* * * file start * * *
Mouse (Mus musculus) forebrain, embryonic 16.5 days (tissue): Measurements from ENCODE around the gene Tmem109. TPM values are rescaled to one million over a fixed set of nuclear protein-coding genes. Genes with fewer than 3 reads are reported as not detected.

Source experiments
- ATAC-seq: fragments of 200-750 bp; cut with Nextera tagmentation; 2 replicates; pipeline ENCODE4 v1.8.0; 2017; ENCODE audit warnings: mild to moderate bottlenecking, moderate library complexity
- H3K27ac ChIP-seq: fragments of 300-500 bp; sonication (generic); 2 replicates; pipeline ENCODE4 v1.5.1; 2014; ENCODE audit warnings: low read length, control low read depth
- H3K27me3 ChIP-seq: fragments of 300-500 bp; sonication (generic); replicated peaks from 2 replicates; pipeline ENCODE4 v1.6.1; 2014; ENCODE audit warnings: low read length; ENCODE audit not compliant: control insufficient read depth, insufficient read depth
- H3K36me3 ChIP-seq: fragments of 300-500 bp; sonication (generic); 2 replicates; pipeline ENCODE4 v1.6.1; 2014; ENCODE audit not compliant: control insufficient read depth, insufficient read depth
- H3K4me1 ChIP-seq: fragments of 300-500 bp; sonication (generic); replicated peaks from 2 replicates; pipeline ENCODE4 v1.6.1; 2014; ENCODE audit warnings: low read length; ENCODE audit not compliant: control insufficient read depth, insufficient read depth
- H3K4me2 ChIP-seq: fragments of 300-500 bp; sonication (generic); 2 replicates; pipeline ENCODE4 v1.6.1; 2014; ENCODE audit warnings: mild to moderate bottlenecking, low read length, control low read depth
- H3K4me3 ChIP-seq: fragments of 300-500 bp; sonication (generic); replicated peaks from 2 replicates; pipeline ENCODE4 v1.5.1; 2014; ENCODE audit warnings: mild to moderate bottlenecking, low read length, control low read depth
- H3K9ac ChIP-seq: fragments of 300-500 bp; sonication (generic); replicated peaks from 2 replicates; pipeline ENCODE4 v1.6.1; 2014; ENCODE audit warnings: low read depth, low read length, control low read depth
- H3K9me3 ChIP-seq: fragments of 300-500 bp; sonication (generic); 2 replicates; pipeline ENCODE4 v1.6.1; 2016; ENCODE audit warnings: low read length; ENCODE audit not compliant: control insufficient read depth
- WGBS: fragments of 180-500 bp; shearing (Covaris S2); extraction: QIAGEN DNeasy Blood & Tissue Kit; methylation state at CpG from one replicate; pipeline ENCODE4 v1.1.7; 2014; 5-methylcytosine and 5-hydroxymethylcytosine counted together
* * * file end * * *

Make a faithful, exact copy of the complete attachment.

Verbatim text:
Mouse (Mus musculus) forebrain, embryonic 16.5 days (tissue): Measurements from ENCODE around the gene Tmem109. TPM values are rescaled to one million over a fixed set of nuclear protein-coding genes. Genes with fewer than 3 reads are reported as not detected.

Source experiments
- ATAC-seq: fragments of 200-750 bp; cut with Nextera tagmentation; 2 replicates; pipeline ENCODE4 v1.8.0; 2017; ENCODE audit warnings: mild to moderate bottlenecking, moderate library complexity
- H3K27ac ChIP-seq: fragments of 300-500 bp; sonication (generic); 2 replicates; pipeline ENCODE4 v1.5.1; 2014; ENCODE audit warnings: low read length, control low read depth
- H3K27me3 ChIP-seq: fragments of 300-500 bp; sonication (generic); replicated peaks from 2 replicates; pipeline ENCODE4 v1.6.1; 2014; ENCODE audit warnings: low read length; ENCODE audit not compliant: control insufficient read depth, insufficient read depth
- H3K36me3 ChIP-seq: fragments of 300-500 bp; sonication (generic); 2 replicates; pipeline ENCODE4 v1.6.1; 2014; ENCODE audit not compliant: control insufficient read depth, insufficient read depth
- H3K4me1 ChIP-seq: fragments of 300-500 bp; sonication (generic); replicated peaks from 2 replicates; pipeline ENCODE4 v1.6.1; 2014; ENCODE audit warnings: low read length; ENCODE audit not compliant: control insufficient read depth, insufficient read depth
- H3K4me2 ChIP-seq: fragments of 300-500 bp; sonication (generic); 2 replicates; pipeline ENCODE4 v1.6.1; 2014; ENCODE audit warnings: mild to moderate bottlenecking, low read length, control low read depth
- H3K4me3 ChIP-seq: fragments of 300-500 bp; sonication (generic); replicated peaks from 2 replicates; pipeline ENCODE4 v1.5.1; 2014; ENCODE audit warnings: mild to moderate bottlenecking, low read length, control low read depth
- H3K9ac ChIP-seq: fragments of 300-500 bp; sonication (generic); replicated peaks from 2 replicates; pipeline ENCODE4 v1.6.1; 2014; ENCODE audit warnings: low read depth, low read length, control low read depth
- H3K9me3 ChIP-seq: fragments of 300-500 bp; sonication (generic); 2 replicates; pipeline ENCODE4 v1.6.1; 2016; ENCODE audit warnings: low read length; ENCODE audit not compliant: control insufficient read depth
- WGBS: fragments of 180-500 bp; shearing (Covaris S2); extraction: QIAGEN DNeasy Blood & Tissue Kit; methylation state at CpG from one replicate; pipeline ENCODE4 v1.1.7; 2014; 5-methylcytosine and 5-hydroxymethylcytosine counted together